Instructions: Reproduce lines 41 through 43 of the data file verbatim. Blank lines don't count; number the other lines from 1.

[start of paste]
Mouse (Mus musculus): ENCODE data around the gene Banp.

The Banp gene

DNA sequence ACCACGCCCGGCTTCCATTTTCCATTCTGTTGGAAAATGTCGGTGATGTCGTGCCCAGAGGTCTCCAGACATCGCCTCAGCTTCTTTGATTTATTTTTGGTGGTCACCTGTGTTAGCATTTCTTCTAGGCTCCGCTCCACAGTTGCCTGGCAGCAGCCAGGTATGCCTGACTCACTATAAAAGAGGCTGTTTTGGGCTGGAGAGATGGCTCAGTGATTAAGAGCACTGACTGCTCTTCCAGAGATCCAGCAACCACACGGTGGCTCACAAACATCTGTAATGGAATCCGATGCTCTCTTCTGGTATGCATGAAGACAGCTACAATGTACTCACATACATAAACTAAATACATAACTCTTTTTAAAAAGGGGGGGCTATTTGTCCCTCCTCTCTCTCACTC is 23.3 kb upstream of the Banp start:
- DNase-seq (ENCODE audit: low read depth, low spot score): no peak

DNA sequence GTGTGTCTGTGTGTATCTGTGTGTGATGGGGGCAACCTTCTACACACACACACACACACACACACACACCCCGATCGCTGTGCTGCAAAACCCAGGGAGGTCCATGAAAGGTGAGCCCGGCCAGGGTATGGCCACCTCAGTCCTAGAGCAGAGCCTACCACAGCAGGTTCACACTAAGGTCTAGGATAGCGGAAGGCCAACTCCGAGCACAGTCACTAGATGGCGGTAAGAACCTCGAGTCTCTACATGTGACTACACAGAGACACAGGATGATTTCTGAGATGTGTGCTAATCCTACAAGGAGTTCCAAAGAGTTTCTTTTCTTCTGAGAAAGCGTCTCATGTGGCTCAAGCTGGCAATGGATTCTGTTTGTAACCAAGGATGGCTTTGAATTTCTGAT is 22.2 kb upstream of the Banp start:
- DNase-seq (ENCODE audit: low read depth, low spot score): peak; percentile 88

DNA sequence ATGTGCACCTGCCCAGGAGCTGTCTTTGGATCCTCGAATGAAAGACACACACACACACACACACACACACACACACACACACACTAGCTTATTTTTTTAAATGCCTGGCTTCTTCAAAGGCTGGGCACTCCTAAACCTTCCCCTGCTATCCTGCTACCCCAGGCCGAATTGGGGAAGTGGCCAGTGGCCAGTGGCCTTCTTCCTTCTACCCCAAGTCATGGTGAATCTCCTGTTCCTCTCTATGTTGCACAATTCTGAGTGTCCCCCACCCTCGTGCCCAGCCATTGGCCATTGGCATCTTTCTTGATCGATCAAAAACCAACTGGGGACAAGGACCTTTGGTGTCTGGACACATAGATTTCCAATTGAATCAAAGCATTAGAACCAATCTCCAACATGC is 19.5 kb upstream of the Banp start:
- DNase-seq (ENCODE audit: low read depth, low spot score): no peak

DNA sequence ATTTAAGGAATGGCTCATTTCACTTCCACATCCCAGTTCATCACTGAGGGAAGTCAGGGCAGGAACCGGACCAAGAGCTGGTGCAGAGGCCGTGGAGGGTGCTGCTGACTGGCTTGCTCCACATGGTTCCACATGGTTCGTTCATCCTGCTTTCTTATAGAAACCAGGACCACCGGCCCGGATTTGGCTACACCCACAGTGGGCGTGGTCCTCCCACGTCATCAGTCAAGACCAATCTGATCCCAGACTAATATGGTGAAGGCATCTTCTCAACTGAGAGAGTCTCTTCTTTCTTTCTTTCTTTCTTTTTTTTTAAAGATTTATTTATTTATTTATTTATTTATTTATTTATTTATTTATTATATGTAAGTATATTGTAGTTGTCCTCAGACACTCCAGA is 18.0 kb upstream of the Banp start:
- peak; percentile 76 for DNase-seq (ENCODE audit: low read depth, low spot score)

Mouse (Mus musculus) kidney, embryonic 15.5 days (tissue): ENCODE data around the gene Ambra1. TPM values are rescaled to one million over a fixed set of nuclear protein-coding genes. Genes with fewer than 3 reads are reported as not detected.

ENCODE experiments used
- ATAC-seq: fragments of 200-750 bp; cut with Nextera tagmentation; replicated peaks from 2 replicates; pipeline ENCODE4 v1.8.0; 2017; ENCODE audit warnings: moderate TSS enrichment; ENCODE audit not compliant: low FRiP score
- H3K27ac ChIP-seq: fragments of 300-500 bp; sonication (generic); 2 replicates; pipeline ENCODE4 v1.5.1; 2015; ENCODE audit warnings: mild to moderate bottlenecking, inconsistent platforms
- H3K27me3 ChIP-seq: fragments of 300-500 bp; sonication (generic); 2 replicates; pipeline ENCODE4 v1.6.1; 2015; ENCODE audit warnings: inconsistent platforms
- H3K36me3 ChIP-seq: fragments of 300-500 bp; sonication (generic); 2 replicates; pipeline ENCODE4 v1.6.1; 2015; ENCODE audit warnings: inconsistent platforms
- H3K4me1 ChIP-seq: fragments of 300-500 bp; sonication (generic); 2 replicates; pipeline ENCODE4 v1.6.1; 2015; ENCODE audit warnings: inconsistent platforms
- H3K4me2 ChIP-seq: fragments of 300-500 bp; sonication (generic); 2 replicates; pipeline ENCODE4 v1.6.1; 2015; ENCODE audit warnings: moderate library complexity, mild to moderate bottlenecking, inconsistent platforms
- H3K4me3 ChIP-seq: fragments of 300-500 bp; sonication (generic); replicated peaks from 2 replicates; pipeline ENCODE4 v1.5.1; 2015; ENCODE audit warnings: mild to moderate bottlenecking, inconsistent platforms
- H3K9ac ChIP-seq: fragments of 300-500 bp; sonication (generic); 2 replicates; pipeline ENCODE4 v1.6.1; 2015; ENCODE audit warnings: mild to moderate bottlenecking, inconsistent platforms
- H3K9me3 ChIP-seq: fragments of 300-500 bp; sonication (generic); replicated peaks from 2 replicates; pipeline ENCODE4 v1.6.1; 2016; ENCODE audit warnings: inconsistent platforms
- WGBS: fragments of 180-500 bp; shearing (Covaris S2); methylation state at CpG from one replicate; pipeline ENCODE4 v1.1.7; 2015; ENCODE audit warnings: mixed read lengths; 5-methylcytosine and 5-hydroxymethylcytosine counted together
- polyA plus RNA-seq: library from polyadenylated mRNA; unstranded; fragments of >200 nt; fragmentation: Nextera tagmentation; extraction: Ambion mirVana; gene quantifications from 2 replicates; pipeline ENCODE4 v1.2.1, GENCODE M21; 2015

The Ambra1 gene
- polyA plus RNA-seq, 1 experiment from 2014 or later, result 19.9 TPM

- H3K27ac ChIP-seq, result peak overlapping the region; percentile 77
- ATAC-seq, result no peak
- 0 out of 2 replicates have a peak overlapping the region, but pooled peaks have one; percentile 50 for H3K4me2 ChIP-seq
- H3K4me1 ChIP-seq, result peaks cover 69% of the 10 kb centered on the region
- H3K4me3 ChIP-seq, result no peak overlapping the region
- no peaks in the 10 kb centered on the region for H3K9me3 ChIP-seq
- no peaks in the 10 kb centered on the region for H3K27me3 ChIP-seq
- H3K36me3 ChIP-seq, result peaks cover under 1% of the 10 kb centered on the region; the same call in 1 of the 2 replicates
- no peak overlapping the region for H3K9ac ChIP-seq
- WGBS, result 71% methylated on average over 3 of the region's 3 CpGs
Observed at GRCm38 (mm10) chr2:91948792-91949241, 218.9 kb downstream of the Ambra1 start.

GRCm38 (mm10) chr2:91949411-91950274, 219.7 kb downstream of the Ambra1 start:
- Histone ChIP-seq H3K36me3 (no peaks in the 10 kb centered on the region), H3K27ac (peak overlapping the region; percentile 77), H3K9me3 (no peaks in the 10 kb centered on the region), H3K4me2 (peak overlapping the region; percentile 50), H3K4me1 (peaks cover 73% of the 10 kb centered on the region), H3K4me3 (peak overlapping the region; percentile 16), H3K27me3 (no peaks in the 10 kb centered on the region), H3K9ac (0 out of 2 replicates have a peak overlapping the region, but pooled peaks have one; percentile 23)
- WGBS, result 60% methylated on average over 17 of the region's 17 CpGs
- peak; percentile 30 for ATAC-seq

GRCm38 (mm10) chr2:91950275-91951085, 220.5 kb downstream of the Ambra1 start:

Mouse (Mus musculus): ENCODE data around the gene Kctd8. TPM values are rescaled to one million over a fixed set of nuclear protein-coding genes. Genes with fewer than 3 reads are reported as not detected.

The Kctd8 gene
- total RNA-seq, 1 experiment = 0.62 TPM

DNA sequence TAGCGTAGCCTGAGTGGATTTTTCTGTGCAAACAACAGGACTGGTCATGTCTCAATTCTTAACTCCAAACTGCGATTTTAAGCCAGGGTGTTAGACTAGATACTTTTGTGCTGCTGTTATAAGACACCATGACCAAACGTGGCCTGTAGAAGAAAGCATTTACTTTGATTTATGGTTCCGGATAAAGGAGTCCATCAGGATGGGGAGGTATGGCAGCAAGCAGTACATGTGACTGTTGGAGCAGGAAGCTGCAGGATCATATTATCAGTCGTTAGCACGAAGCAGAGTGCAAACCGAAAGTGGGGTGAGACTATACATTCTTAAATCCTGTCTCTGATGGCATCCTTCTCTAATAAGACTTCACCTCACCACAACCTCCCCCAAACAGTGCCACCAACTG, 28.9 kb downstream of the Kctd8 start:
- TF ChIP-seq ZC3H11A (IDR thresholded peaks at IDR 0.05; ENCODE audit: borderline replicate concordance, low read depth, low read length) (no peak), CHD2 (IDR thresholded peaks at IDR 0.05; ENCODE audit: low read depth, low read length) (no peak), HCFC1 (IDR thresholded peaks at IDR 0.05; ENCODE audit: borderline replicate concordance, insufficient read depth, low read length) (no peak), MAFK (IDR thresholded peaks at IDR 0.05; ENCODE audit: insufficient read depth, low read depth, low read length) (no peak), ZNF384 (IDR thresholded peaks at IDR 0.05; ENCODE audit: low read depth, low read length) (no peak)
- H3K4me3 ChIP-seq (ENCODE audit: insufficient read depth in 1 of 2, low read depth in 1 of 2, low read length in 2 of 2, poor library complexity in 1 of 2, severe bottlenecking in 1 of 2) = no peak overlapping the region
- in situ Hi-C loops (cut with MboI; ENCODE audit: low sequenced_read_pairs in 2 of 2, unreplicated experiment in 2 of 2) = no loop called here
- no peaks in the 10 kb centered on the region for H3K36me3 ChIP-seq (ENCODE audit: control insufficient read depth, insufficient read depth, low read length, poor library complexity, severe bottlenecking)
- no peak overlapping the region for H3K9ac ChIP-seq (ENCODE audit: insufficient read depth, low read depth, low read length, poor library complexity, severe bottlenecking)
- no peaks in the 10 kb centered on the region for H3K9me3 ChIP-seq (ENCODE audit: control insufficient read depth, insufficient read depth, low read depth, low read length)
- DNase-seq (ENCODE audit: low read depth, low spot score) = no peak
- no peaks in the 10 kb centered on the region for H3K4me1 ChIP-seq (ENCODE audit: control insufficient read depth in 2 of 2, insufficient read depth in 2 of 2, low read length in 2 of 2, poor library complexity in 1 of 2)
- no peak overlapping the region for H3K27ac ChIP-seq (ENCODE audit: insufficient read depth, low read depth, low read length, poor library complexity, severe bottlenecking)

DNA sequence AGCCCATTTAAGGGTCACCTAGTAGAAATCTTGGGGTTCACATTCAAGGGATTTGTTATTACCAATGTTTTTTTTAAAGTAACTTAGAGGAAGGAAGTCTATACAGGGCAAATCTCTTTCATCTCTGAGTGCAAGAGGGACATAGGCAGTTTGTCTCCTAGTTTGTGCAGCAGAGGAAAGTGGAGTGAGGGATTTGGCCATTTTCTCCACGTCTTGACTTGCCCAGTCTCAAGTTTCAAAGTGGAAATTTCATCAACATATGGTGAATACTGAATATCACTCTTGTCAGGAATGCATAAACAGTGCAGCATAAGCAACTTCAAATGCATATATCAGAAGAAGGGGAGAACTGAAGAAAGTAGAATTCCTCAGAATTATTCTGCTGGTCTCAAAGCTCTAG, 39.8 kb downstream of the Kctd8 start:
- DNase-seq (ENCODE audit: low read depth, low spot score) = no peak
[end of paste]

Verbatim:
GRCm38 (mm10) chr2:91950275-91951085, 220.5 kb downstream of the Ambra1 start:

Mouse (Mus musculus): ENCODE data around the gene Kctd8. TPM values are rescaled to one million over a fixed set of nuclear protein-coding genes. Genes with fewer than 3 reads are reported as not detected.

The Kctd8 gene